Ministry of Education, Guyana

Universal Secondary Education

Quality is a major concern as well as increasing access at this level. Priority issues are: poor quality of primary graduates entering secondary schools; poor retention of students especially males; poorer quality of education in Primary Tops and Community High Schools; low performance in Mathematics and English; a high proportion of untrained teachers and a need for more specialist teachers; a high level of student and teacher absenteeism and the need for upgraded physical facilities.

Guyana, in common with other CARICOM countries, embarked on a policy of Universal Secondary Education (USE) more than five years ago. Generally the strategy was to improve the quality of education offered at this level by amalgamating Secondary Departments (SD) of Primary schools/Primary Tops (Grades 7 to 9) and Community High Schools (CHS) into General Secondary Schools (GSS) in which all students could present for the Caribbean Examination Certificate (CXC) or an alternative competency-based Certificate. The reason for the change was that that each type of school followed a different programme for different time periods (3 to 5 years), and the education programmes offered at the Secondary Departments and CHS were regarded as lower in quality when compared with that offered at GSS. Among the expected outcomes was that 40% of secondary school leavers should achieve Grades 1 to 3 proficiency in five subjects at one sitting. In 2007 the MOE, with assistance from the World Bank, commissioned a critical analysis of the policies and plans for achieving secondary education goals, the development of a simulation model to estimate the costs of major alternative policy options and the provision of recommendations to GOG for the finalisation of secondary education policy for Guyana.

The report presents nine key findings. In the first two the view is posited that quality primary education outcomes are the basis for achieving USE. Essentially it is felt that Grade 6 completion rates, primary school attendance and the Secondary School Entrance Examination results determine the demand for secondary education. There is poor transition from primary to secondary across all regions but it appears to be greater for boys in Georgetown and Region 4. The report also highlights the disparity between results of hinterland and coastal rural regions and coastal urban regions; the former having much lower averages in Mathematics and English. Secondary grade repetition, especially of males in Grade 7 remains high (14.4% males, 8.8% females in 2005). The report points out that “Hinterland Grade 7 repetition rate (17.6%) and Coastal urban repetition (18.3%) are different phenomena but each threatens the viability of secondary education”. In general, retention of students from Grades 7 through 11 is too low. Overall only 38% of Grade 7 students from 2001/2002 were still present in Grade 11 in 2005/2006. More disturbing is the fact that male retention was 31.5% compared with 45.6% for girls.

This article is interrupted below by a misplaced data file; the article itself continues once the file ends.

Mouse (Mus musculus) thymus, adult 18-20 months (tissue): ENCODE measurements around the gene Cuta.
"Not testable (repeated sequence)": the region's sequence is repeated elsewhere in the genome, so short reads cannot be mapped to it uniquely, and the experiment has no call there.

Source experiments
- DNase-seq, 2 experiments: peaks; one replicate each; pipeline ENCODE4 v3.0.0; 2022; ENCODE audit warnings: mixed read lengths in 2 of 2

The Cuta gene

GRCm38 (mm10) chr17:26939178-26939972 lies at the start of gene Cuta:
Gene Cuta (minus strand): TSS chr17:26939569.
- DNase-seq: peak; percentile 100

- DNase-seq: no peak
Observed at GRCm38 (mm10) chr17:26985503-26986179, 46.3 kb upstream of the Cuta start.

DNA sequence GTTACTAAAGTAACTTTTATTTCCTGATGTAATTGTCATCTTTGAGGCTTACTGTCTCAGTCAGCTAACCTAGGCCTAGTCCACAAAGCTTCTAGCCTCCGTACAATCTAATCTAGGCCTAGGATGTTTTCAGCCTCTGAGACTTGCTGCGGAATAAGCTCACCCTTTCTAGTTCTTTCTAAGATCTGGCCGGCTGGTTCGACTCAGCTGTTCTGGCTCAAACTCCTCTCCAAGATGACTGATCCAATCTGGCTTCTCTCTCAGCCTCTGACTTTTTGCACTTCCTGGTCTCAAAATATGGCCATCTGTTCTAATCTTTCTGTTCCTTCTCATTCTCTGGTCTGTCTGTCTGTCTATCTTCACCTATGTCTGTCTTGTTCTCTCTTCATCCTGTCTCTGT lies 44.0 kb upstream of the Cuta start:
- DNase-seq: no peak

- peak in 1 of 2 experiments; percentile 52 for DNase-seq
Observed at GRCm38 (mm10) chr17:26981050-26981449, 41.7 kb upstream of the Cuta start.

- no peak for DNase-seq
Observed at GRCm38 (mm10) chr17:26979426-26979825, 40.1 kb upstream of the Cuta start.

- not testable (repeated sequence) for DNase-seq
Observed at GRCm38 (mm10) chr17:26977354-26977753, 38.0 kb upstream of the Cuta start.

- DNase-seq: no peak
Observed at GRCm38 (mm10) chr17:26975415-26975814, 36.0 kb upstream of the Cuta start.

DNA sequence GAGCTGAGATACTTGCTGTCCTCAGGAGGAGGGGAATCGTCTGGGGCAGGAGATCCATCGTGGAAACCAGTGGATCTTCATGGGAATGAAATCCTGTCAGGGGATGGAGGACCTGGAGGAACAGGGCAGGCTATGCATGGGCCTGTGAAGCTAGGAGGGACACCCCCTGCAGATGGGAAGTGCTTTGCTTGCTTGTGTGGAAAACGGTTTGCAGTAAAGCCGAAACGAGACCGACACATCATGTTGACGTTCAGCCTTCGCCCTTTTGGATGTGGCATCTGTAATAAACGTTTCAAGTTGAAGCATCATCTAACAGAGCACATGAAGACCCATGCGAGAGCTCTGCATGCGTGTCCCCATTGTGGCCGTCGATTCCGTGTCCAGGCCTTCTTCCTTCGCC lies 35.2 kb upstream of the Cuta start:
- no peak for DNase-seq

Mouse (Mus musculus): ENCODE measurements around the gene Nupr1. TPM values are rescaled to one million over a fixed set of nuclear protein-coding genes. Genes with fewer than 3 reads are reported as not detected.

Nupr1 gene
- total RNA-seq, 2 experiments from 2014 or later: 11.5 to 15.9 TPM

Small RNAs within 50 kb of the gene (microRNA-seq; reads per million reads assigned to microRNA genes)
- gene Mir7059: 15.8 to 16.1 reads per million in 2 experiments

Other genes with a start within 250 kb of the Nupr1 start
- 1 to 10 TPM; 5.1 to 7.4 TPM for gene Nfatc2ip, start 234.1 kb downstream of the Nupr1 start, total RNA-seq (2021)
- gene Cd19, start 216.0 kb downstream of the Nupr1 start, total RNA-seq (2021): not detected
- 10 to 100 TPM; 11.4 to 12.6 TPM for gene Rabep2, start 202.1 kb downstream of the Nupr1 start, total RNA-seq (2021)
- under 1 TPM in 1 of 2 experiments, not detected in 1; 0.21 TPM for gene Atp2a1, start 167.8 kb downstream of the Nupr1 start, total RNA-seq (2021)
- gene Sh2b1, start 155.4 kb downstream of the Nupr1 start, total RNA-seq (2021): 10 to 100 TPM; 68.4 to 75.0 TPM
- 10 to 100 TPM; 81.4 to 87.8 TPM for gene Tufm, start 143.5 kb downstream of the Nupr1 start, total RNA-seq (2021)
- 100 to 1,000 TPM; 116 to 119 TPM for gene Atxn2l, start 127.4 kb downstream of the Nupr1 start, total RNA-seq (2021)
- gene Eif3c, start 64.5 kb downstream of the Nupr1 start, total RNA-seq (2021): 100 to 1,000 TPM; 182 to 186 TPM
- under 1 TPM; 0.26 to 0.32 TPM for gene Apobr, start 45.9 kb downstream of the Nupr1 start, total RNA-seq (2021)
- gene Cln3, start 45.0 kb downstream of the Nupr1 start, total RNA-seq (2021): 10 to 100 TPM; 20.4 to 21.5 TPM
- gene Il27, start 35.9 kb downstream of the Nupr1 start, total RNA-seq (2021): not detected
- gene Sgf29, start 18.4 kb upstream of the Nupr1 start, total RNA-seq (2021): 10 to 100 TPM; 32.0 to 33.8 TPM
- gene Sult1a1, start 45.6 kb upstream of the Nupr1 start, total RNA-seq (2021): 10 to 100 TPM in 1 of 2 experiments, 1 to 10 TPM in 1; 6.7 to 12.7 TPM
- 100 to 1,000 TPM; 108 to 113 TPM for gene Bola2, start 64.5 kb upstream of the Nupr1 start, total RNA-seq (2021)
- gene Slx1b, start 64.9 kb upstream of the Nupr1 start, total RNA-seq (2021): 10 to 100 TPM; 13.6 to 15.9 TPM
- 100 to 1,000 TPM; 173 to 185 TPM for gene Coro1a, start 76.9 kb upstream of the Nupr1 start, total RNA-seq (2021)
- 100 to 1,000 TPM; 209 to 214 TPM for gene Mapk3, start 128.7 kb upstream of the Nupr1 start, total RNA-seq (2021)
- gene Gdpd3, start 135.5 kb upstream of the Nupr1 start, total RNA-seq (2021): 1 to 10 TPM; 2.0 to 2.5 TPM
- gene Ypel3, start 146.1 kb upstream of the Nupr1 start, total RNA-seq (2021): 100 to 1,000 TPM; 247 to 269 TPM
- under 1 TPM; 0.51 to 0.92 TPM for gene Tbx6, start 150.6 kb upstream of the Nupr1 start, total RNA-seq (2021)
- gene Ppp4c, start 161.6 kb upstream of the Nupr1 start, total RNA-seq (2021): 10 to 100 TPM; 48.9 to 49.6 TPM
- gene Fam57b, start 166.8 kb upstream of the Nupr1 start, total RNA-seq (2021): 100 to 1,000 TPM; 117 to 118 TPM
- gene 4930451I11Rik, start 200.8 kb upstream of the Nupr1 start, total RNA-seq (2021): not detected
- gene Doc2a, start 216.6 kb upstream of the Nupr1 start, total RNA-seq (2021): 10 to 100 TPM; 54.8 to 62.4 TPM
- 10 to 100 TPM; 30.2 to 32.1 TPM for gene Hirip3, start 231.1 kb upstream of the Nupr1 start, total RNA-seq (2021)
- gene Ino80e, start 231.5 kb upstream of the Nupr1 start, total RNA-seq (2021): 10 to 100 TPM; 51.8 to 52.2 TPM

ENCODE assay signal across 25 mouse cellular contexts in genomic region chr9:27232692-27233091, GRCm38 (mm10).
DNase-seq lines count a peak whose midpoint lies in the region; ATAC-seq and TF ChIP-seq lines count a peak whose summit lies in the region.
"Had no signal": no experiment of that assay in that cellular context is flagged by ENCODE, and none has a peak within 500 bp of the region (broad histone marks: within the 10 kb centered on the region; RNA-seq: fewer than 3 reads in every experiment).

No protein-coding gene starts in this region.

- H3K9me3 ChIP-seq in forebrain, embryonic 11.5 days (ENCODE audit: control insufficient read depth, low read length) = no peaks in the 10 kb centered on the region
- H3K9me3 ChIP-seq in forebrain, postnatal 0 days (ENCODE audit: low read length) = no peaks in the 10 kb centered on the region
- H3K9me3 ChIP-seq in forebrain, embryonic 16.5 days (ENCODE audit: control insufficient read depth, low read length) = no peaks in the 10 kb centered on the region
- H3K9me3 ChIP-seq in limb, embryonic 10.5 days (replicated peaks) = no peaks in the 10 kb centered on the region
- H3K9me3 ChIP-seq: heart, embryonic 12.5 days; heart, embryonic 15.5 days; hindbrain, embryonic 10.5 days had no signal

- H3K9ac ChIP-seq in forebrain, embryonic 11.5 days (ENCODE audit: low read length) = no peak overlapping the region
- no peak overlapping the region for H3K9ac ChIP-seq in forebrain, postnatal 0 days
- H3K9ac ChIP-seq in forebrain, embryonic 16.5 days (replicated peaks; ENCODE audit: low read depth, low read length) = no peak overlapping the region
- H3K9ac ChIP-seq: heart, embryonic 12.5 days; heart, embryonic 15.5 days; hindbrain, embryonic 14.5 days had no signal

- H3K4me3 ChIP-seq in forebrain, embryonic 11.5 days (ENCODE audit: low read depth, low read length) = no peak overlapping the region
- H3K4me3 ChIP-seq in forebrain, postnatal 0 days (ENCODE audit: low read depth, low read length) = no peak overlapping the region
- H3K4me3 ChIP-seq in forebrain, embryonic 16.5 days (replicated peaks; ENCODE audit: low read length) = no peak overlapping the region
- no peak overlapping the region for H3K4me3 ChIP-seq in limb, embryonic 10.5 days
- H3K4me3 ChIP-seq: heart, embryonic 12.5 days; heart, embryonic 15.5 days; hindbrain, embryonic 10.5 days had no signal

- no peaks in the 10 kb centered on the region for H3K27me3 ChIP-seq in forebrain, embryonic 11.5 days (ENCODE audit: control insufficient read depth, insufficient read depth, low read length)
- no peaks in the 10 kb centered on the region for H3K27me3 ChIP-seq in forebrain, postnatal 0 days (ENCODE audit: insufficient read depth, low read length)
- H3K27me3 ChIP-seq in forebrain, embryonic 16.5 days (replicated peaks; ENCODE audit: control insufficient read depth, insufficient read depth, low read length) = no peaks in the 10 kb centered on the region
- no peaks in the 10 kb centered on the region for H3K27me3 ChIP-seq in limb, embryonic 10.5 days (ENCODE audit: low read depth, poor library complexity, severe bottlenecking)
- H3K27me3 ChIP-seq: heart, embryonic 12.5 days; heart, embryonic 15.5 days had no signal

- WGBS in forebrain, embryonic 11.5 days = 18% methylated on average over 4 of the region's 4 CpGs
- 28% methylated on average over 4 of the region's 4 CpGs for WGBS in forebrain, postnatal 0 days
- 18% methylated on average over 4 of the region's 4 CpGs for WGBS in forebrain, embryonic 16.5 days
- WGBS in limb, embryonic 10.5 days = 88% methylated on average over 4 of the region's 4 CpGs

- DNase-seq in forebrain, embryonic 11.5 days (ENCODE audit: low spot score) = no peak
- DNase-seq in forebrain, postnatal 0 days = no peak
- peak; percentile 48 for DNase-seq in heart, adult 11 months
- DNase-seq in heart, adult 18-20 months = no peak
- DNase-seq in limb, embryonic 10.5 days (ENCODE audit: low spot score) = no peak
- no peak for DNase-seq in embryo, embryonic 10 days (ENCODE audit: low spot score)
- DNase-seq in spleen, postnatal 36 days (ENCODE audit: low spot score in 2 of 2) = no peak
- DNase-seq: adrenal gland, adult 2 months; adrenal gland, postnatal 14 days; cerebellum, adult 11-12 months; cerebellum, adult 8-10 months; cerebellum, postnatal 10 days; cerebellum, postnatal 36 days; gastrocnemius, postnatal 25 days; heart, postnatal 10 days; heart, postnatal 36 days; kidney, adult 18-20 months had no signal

TABLE 1 – Secondary School – Dropout Rates by Level and Sex Secondary School Drop-Outs by Education District and Sex

Education District   2004 - 2005

2005 - 2006 2006 - 2007
   Number of Drop-outs % Drop-Out Rate  Number of Drop-outs % Drop-Out Rate Number of Drop-outs % Drop-Out Rate